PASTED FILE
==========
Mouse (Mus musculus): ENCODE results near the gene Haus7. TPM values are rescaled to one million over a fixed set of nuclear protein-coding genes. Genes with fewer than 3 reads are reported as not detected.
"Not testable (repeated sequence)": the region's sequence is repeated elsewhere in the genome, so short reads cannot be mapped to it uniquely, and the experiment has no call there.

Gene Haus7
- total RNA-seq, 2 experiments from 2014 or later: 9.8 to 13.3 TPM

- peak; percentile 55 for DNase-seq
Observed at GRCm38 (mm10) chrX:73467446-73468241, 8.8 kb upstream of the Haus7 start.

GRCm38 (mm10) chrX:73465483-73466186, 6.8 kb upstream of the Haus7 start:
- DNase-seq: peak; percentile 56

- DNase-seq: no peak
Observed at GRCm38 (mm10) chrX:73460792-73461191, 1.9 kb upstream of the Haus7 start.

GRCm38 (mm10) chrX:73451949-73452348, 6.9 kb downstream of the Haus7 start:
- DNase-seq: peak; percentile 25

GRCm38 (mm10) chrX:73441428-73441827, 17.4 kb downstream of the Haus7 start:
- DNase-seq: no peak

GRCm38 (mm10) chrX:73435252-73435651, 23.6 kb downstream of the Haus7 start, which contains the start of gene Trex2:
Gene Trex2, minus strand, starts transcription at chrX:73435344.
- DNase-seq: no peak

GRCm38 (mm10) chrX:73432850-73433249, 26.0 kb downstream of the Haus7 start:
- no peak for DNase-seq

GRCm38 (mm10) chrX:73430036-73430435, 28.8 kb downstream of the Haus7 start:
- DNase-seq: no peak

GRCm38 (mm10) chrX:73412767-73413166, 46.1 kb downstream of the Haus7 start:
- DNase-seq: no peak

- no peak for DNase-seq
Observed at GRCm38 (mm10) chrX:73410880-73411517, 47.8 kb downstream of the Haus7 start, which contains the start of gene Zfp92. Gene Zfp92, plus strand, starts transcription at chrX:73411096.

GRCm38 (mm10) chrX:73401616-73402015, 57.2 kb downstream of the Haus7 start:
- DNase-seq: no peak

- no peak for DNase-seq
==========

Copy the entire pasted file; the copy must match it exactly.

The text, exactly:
Mouse (Mus musculus): ENCODE results near the gene Haus7. TPM values are rescaled to one million over a fixed set of nuclear protein-coding genes. Genes with fewer than 3 reads are reported as not detected.
"Not testable (repeated sequence)": the region's sequence is repeated elsewhere in the genome, so short reads cannot be mapped to it uniquely, and the experiment has no call there.

Gene Haus7
- total RNA-seq, 2 experiments from 2014 or later: 9.8 to 13.3 TPM

- peak; percentile 55 for DNase-seq
Observed at GRCm38 (mm10) chrX:73467446-73468241, 8.8 kb upstream of the Haus7 start.

GRCm38 (mm10) chrX:73465483-73466186, 6.8 kb upstream of the Haus7 start:
- DNase-seq: peak; percentile 56

- DNase-seq: no peak
Observed at GRCm38 (mm10) chrX:73460792-73461191, 1.9 kb upstream of the Haus7 start.

GRCm38 (mm10) chrX:73451949-73452348, 6.9 kb downstream of the Haus7 start:
- DNase-seq: peak; percentile 25

GRCm38 (mm10) chrX:73441428-73441827, 17.4 kb downstream of the Haus7 start:
- DNase-seq: no peak

GRCm38 (mm10) chrX:73435252-73435651, 23.6 kb downstream of the Haus7 start, which contains the start of gene Trex2:
Gene Trex2, minus strand, starts transcription at chrX:73435344.
- DNase-seq: no peak

GRCm38 (mm10) chrX:73432850-73433249, 26.0 kb downstream of the Haus7 start:
- no peak for DNase-seq

GRCm38 (mm10) chrX:73430036-73430435, 28.8 kb downstream of the Haus7 start:
- DNase-seq: no peak

GRCm38 (mm10) chrX:73412767-73413166, 46.1 kb downstream of the Haus7 start:
- DNase-seq: no peak

- no peak for DNase-seq
Observed at GRCm38 (mm10) chrX:73410880-73411517, 47.8 kb downstream of the Haus7 start, which contains the start of gene Zfp92. Gene Zfp92, plus strand, starts transcription at chrX:73411096.

GRCm38 (mm10) chrX:73401616-73402015, 57.2 kb downstream of the Haus7 start:
- DNase-seq: no peak

- no peak for DNase-seq